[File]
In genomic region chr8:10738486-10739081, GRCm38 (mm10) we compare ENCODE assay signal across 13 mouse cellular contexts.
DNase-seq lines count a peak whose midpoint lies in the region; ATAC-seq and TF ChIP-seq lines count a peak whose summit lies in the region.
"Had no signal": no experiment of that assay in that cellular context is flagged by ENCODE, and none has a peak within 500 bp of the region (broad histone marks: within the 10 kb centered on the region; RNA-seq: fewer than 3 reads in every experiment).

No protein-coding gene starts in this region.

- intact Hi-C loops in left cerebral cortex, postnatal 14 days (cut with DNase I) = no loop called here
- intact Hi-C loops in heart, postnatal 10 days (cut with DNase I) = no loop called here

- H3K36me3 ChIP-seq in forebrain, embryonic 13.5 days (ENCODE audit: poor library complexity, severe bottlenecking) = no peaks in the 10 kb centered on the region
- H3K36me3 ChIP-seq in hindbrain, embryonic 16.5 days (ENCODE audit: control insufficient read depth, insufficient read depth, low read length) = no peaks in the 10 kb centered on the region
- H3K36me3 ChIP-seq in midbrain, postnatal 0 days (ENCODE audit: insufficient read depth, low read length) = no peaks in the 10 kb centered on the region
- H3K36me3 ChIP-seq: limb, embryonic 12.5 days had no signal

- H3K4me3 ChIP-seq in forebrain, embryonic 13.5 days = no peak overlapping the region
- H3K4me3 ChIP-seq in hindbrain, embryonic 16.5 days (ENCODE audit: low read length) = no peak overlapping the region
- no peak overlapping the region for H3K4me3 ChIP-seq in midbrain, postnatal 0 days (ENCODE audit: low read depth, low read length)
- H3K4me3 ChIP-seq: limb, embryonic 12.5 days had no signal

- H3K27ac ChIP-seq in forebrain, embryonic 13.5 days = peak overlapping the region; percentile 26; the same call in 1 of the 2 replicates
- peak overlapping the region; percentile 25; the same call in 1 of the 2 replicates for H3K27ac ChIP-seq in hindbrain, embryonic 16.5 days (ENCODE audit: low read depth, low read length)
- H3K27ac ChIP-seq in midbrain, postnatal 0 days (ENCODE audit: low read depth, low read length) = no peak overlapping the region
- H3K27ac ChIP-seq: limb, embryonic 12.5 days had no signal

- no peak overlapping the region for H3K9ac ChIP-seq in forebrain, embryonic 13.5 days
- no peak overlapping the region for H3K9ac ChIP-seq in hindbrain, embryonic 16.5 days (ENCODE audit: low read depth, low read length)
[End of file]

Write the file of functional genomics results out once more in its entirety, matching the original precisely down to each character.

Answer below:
In genomic region chr8:10738486-10739081, GRCm38 (mm10) we compare ENCODE assay signal across 13 mouse cellular contexts.
DNase-seq lines count a peak whose midpoint lies in the region; ATAC-seq and TF ChIP-seq lines count a peak whose summit lies in the region.
"Had no signal": no experiment of that assay in that cellular context is flagged by ENCODE, and none has a peak within 500 bp of the region (broad histone marks: within the 10 kb centered on the region; RNA-seq: fewer than 3 reads in every experiment).

No protein-coding gene starts in this region.

- intact Hi-C loops in left cerebral cortex, postnatal 14 days (cut with DNase I) = no loop called here
- intact Hi-C loops in heart, postnatal 10 days (cut with DNase I) = no loop called here

- H3K36me3 ChIP-seq in forebrain, embryonic 13.5 days (ENCODE audit: poor library complexity, severe bottlenecking) = no peaks in the 10 kb centered on the region
- H3K36me3 ChIP-seq in hindbrain, embryonic 16.5 days (ENCODE audit: control insufficient read depth, insufficient read depth, low read length) = no peaks in the 10 kb centered on the region
- H3K36me3 ChIP-seq in midbrain, postnatal 0 days (ENCODE audit: insufficient read depth, low read length) = no peaks in the 10 kb centered on the region
- H3K36me3 ChIP-seq: limb, embryonic 12.5 days had no signal

- H3K4me3 ChIP-seq in forebrain, embryonic 13.5 days = no peak overlapping the region
- H3K4me3 ChIP-seq in hindbrain, embryonic 16.5 days (ENCODE audit: low read length) = no peak overlapping the region
- no peak overlapping the region for H3K4me3 ChIP-seq in midbrain, postnatal 0 days (ENCODE audit: low read depth, low read length)
- H3K4me3 ChIP-seq: limb, embryonic 12.5 days had no signal

- H3K27ac ChIP-seq in forebrain, embryonic 13.5 days = peak overlapping the region; percentile 26; the same call in 1 of the 2 replicates
- peak overlapping the region; percentile 25; the same call in 1 of the 2 replicates for H3K27ac ChIP-seq in hindbrain, embryonic 16.5 days (ENCODE audit: low read depth, low read length)
- H3K27ac ChIP-seq in midbrain, postnatal 0 days (ENCODE audit: low read depth, low read length) = no peak overlapping the region
- H3K27ac ChIP-seq: limb, embryonic 12.5 days had no signal

- no peak overlapping the region for H3K9ac ChIP-seq in forebrain, embryonic 13.5 days
- no peak overlapping the region for H3K9ac ChIP-seq in hindbrain, embryonic 16.5 days (ENCODE audit: low read depth, low read length)